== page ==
Vladimir Putin And Shinzo Abe Talk On Japan-Russia Territorial Dispute

Vladimir Putin And Shinzo Abe Talk On Japan-Russia Territorial Dispute

For Vladimir Putin, the summit marks his first official visit to a G-7 nation since Russia annexed Crimea

Nagato, Japan: The leaders of Russia and Japan met at a hot springs resort in western Japan on Thursday for talks on a territorial dispute that has divided their countries for 70 years.

For Russian President Vladimir Putin, the summit meeting marks his first official visit to a G-7 country since Russia's 2014 annexation of Crimea.

In brief remarks to reporters before the meeting, Japanese Prime Minister Shinzo Abe referred to the famous hot springs waters of Nagato, the city where they are meeting.

"I can guarantee you that the hot springs here would fully remove fatigue from our summit talks," he said.

Putin replied, "Better not to get too tired." He also credited Abe's efforts for "a certain movement in the development of Russian-Japanese ties."

During two days of talks, Abe hopes to make progress on a long-running territorial dispute, while trying to bolster ties with economic projects. A major breakthrough is seen as unlikely.

Abe has invited Putin even though the G-7 nations, including Japan, still have sanctions on Russia. The meetings will move to Tokyo on Friday.

"This really is an extraordinary development," said James Brown, author of a book on the Japan-Russia territorial dispute and a professor at the Japan campus of Temple University in Tokyo. "I think Prime Minister Abe is being really quite bold in announcing this new approach to relations with Russia, especially coming at such a difficult time in relations between Russia and the West."

The meeting started after 6 p.m, more than two hours behind schedule, because Putin's plane landed late. Putin has a reputation for late arrivals. He kept Pope Francis waiting at the Vatican for one hour and 20 minutes in 2015. Earlier this month, Japanese Foreign Minister Fumio Kishida waited for two hours when he visited the Kremlin.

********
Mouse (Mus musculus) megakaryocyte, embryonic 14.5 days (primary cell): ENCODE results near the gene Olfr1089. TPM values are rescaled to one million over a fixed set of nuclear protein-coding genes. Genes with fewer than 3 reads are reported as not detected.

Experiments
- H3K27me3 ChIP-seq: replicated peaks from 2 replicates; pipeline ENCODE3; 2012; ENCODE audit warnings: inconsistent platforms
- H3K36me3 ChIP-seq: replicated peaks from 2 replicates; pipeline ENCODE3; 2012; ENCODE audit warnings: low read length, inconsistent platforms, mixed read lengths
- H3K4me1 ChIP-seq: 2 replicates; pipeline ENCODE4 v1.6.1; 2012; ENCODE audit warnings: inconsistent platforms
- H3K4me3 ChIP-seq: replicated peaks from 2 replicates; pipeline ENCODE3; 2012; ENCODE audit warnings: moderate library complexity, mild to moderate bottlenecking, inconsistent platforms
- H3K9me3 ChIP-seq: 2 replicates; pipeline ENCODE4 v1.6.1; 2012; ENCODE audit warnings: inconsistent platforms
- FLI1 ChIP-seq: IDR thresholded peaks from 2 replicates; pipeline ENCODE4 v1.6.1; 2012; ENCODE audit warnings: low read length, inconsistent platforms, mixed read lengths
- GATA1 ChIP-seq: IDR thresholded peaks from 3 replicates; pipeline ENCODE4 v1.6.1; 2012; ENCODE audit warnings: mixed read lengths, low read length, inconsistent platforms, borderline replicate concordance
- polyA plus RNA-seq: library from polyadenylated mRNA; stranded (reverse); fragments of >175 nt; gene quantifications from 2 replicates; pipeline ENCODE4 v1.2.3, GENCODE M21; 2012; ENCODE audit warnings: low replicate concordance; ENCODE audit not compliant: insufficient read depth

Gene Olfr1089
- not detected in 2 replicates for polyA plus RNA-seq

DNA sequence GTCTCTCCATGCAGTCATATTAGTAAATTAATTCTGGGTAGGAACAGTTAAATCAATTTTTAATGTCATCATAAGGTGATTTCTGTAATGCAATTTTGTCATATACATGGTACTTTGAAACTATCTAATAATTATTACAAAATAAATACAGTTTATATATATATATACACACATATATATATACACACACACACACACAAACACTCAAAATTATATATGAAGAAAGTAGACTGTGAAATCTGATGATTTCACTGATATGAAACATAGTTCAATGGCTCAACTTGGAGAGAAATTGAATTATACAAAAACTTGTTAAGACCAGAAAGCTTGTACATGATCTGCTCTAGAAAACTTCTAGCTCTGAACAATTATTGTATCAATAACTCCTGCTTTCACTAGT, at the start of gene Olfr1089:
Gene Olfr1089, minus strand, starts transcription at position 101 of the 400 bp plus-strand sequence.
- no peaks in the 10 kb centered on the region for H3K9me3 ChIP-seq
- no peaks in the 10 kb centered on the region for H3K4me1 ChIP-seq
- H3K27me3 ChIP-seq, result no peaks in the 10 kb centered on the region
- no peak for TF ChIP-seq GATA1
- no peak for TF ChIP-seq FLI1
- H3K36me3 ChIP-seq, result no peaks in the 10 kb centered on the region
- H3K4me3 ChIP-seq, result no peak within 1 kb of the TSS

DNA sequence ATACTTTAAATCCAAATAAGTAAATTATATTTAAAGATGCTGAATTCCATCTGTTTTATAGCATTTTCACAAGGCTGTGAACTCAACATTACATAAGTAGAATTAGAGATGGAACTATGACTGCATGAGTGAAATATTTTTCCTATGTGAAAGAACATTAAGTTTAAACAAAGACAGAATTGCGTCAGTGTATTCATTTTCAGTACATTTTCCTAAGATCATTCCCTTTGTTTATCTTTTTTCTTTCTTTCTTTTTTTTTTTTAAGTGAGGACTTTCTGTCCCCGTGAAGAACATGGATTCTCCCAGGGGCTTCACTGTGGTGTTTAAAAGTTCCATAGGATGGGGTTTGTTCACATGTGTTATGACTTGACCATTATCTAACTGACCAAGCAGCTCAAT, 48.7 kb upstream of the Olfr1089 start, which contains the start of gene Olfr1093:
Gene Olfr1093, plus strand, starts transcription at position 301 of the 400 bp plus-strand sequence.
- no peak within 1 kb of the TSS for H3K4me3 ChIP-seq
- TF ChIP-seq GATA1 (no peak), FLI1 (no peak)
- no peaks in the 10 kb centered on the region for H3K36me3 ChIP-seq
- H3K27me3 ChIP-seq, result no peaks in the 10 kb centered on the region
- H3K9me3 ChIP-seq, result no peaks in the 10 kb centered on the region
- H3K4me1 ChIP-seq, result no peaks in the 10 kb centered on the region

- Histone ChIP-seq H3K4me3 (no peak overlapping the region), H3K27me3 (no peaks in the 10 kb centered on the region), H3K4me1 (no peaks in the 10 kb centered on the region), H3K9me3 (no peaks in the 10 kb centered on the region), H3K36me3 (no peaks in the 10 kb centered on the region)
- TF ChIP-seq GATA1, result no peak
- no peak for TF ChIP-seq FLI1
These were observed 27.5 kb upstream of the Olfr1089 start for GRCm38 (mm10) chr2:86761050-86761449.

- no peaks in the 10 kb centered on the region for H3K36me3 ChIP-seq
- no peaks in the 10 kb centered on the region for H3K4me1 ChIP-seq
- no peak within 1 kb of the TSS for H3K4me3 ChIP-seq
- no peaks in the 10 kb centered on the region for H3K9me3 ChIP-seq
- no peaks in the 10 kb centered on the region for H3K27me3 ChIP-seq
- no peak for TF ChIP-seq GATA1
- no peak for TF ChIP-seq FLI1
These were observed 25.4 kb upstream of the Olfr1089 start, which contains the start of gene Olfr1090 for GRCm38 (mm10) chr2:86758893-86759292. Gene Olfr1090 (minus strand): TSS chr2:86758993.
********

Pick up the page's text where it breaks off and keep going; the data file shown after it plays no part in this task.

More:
Abe, who flew from Tokyo to Nagato in the morning, used the time to visit the grave of his father, Shintaro Abe. As foreign minister, the elder Abe strove for a resolution of the territorial dispute in the 1980s.

Disagreements over four southern Kuril islands, which Japan calls the Northern Territories, have kept the countries from signing a peace treaty formally ending their World War II hostilities.
"I hope to negotiate thoroughly in quiet atmosphere, in the silence of the night," Abe told reporters in Tokyo ahead of his departure for Nagato. "I head into negotiations keeping close to my heart the long-cherished desire of the former islanders" to resolve the dispute.

Japan says the Soviet Union took the islands illegally at the end of World War II, expelling 17,000 Japanese to nearby Hokkaido, the northernmost of Japan's four main islands. Russia governs the islands and the Russians who now live there.

Putin told Japanese journalists earlier this week that progress hinges on Japan's flexibility to compromise, and that he doesn't mind the status quo. "We think that we have no territorial problems. It's Japan that thinks that is has a territorial problem with Russia," he said.

But Russia wants to attract Japanese investment, particularly to its far east. Japan hopes that stronger ties through joint economic projects will help resolve the thorny territorial issue over time.